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Kashmir Through The Memory Of A 75-Year-Old Grave Digger

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By Mudasir Kuloo for Youth Ki Awaaz:

The tombstones stand like sentinels over the graves, one beside the other in neat rows, marking the graves of the Kashmiris killed in the violence that has been the bane of the Valley since 1989.

The Martyr’s Graveyard or the Mazar-e-Shahuda tells a bloody history. And an old man keeps a watch over the graves all his waking hours. His name is Habibullah Khan, a 75-year-old grave-digger who has dedicated his days to give the dead what they couldn’t get in life – Dignity.

The Mazar-e-Shahuda is located at the Eidgah in Old City Srinagar. It has nearly 1500 graves in it, so far. Khan, who is of Afghan descent, remembers most of the dead and the circumstances under which they were brought here.

“Most of those buried in this graveyard were young, in the age-group of 15 to 25, but there is also the grave of a 105-year-old man here who too was a victim of the conflict,” says Khan. “My body trembles when I bury small kids. There was a five-year-old boy from Maharaj Gunj and a two-year-old named Saqib Bashir. What was their fault? Why were their lives snatched from them?” he asks, tears welling up.

Habibullah Khan at the graveyard that was once a children’s park.

Etched in Khan’s mind are the stories of the conflict that has afflicted Kashmir since 1989. All the bodies of the people brought to the Mazar-e-Shahuda carried the marks of the wounded dead – bullets, bombs, pellets, tear gas shells and torture, says Khan.

Wearing a Pheran, the loose-fitting gown-like winter-wear of the Kashmiri, his grey beard neatly trimmed, Khan gives the impression of a stately scholar. Add to that his sensitive nature, and you wonder what he would have been in another life.

For now, though, he is the face of Mazar-e-Shahuda. The idea of ‘Martyrs Graveyard’ was conceived by Khan along with locals of Eidgah locality in 1989 when 10 to 15 people would get killed, on an average, daily in the Valley.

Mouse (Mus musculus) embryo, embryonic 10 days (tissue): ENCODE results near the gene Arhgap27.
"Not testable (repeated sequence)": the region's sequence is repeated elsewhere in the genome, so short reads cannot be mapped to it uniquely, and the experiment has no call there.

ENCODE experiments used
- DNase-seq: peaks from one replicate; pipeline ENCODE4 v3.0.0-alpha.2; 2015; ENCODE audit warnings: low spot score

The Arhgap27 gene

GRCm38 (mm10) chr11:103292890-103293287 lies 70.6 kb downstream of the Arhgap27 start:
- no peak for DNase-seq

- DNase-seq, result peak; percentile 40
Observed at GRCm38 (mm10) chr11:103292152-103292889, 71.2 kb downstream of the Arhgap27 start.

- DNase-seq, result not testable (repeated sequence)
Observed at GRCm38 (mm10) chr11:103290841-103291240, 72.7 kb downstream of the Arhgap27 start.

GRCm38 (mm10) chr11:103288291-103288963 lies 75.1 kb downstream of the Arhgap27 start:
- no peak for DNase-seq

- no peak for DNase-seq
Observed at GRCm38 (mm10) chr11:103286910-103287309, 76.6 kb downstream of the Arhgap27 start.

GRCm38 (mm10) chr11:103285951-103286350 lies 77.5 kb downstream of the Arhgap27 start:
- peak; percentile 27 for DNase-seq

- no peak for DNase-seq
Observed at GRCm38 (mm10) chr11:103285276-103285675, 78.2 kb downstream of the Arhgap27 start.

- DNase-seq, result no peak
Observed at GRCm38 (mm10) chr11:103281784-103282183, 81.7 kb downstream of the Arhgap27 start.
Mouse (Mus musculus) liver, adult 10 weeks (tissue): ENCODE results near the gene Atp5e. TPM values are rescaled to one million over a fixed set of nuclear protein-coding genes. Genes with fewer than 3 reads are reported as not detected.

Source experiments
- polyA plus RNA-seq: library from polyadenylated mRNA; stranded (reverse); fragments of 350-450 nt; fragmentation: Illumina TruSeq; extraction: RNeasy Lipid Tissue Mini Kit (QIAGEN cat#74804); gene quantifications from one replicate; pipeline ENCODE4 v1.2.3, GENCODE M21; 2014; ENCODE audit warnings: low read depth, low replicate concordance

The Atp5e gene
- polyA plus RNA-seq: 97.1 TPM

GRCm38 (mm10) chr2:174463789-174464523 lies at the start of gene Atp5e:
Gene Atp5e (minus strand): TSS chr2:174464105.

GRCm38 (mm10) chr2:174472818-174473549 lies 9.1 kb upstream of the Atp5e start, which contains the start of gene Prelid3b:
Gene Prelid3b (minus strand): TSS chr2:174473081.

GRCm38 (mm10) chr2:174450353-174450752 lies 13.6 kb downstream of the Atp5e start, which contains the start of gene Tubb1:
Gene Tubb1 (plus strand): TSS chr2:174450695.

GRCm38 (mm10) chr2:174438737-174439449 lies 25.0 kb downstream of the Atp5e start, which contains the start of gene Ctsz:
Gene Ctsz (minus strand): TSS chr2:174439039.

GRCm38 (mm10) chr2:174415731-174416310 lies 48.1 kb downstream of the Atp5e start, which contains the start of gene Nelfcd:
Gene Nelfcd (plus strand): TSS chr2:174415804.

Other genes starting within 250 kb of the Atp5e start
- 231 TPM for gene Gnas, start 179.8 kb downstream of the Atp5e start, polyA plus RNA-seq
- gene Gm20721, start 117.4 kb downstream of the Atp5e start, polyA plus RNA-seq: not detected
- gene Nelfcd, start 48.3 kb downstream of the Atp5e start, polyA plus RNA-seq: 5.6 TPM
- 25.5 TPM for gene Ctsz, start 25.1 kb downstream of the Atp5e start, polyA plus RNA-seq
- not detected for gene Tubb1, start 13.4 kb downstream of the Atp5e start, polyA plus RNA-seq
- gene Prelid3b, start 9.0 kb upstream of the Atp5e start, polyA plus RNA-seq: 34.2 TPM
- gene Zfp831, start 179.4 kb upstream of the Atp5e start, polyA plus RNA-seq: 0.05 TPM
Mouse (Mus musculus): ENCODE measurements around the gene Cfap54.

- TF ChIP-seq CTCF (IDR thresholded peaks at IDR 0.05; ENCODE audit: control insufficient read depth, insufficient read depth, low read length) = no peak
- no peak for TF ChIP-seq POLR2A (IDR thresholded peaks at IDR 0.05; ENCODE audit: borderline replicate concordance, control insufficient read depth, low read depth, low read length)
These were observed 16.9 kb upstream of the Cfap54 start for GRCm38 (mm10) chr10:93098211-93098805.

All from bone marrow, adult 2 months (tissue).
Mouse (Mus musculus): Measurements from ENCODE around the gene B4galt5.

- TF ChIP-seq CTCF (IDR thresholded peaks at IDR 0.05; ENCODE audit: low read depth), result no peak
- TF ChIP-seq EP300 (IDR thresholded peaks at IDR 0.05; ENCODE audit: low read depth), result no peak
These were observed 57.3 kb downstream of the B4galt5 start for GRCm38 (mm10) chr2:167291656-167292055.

“This place was turned into a Mazar-e-Shahuda, to bury people who get killed in the conflict. In the beginning, there were several of us to bury the martyrs brought here but now I am the only one alive,” says Khan.

The 75-year-old happens to be an accidental grave-digger. He got an idea of how to dig a grave from watching a grave-digger dig a grave for his mother when she passed away.

“I saw and learnt how a grave-digger digs a grave. Now I am digging graves for martyrs for the last 27-years,” he says in a matter-of-fact manner. Till then, he was running an electrical appliances shop, which now stands shut.

Khan remembers the first body he had buried in the Mazar-e-Shahuda, brought to the graveyard in 1989 from Soura.

“We buried him but came to know only three days after the burial that he was Mir Mushtaq,” recalls Khan. Mir Mushtaq was among the top militant commanders in Kashmir and was first one buried there.

He says many of the dead brought to Mazar-e-Shahuda were unidentified people killed in the conflict in Kashmir. Several others were Pakistani citizens who had infiltrated into Kashmir from across the border and were killed in encounters with security forces.

Age has not deterred Khan from devoting himself to the service of the dead in the graveyard. Several times in a day, even in the harsh winters, he can be spotted making his rounds, tending to the flowers blooming on the graves.

Of course, there are those who look down upon him for taking up the job of a grave-digger, but he’s not fazed by such people. “I don’t mind what people say about me; some even disrespect me. I’m determined to do this work till the last breath of my life. I will get my reward from Allah,” says Khan.